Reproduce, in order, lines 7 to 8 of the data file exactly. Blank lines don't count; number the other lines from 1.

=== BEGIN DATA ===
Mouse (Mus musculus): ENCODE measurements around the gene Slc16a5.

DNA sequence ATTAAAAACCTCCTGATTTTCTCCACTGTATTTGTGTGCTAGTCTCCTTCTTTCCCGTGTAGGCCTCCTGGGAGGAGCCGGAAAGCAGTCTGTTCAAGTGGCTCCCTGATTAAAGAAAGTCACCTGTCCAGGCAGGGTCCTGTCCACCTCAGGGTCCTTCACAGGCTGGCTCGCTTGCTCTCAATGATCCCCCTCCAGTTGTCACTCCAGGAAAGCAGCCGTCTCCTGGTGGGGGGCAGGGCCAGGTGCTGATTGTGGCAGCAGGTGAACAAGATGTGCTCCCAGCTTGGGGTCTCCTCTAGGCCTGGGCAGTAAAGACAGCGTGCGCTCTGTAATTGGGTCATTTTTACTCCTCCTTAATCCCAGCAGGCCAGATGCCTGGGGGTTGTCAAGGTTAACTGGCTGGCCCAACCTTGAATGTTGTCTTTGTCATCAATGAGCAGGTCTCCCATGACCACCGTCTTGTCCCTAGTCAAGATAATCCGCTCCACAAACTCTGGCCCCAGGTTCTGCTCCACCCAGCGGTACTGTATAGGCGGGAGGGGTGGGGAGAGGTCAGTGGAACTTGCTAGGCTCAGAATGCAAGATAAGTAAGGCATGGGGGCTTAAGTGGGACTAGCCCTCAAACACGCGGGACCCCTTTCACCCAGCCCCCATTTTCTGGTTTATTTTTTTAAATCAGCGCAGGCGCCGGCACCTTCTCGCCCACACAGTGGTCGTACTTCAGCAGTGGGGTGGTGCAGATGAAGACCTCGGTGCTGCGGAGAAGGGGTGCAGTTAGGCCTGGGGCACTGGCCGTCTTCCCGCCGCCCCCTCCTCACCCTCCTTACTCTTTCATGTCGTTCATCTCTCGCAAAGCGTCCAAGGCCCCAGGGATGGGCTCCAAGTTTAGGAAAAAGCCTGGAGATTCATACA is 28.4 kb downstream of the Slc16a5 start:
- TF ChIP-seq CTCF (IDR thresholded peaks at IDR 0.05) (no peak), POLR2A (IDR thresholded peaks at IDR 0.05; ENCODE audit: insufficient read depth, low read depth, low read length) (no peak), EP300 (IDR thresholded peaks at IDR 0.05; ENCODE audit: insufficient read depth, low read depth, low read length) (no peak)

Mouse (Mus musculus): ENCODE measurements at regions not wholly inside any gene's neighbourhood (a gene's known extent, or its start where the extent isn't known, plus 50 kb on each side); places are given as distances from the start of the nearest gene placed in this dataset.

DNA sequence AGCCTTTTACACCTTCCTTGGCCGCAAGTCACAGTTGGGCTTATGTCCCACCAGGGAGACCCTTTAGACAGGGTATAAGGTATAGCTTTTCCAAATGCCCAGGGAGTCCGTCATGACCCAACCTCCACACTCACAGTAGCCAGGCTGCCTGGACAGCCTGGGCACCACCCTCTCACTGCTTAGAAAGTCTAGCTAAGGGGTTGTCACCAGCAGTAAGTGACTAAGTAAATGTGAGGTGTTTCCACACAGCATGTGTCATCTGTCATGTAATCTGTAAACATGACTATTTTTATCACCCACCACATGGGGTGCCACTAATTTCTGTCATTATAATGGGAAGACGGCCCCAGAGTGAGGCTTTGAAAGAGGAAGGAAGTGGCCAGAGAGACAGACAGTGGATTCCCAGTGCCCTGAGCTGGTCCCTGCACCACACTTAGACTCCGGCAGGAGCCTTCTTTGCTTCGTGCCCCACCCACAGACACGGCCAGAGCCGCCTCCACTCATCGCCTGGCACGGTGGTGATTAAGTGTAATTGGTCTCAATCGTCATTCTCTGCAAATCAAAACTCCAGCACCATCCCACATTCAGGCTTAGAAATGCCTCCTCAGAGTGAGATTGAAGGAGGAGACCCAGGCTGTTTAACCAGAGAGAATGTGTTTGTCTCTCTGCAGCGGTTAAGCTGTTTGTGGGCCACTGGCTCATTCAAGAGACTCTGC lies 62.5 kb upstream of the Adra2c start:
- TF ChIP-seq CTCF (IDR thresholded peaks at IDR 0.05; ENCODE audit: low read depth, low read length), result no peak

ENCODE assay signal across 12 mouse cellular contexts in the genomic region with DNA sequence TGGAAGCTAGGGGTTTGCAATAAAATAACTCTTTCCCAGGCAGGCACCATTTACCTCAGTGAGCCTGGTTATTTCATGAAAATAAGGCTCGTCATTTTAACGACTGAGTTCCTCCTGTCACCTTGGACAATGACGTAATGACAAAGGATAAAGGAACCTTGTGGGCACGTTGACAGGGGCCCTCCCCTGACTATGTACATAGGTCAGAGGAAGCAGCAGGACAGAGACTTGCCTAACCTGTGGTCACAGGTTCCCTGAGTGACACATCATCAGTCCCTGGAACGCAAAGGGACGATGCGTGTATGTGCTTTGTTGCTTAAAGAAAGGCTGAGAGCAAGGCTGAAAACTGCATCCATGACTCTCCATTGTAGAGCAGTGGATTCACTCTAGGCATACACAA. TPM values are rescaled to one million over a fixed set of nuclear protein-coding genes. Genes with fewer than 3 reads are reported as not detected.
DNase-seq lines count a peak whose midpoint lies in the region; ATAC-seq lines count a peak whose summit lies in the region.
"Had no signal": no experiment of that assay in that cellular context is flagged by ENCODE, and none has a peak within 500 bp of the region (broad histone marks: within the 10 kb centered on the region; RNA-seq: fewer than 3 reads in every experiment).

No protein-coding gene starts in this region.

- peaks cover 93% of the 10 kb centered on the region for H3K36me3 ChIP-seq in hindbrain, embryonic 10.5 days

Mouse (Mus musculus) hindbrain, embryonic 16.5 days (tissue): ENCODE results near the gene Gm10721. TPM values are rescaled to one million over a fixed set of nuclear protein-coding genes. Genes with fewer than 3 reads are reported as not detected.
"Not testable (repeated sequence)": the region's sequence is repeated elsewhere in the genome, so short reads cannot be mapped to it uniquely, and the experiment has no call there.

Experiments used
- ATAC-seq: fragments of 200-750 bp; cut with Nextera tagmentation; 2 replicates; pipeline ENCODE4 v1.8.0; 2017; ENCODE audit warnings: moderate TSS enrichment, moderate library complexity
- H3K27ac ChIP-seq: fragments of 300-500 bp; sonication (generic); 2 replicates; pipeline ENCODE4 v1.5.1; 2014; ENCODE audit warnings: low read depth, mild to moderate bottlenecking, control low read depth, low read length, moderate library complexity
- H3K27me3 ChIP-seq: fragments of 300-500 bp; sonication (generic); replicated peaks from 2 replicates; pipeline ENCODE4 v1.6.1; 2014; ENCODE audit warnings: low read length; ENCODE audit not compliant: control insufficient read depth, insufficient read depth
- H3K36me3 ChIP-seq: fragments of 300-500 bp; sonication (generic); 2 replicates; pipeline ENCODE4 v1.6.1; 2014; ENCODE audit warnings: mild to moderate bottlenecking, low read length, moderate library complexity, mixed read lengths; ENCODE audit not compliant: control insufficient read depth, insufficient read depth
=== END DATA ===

ENCODE assay signal across 12 mouse cellular contexts in the genomic region with DNA sequence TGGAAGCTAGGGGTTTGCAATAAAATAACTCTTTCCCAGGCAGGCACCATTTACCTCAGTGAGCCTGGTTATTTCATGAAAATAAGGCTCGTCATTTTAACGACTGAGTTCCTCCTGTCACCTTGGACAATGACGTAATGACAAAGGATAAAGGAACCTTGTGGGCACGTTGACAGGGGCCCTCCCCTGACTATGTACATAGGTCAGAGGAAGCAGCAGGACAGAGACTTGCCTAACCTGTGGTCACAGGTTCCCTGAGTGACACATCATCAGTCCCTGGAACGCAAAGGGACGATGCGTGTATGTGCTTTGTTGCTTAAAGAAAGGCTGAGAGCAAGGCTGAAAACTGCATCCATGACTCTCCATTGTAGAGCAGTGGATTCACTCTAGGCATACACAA. TPM values are rescaled to one million over a fixed set of nuclear protein-coding genes. Genes with fewer than 3 reads are reported as not detected.
DNase-seq lines count a peak whose midpoint lies in the region; ATAC-seq lines count a peak whose summit lies in the region.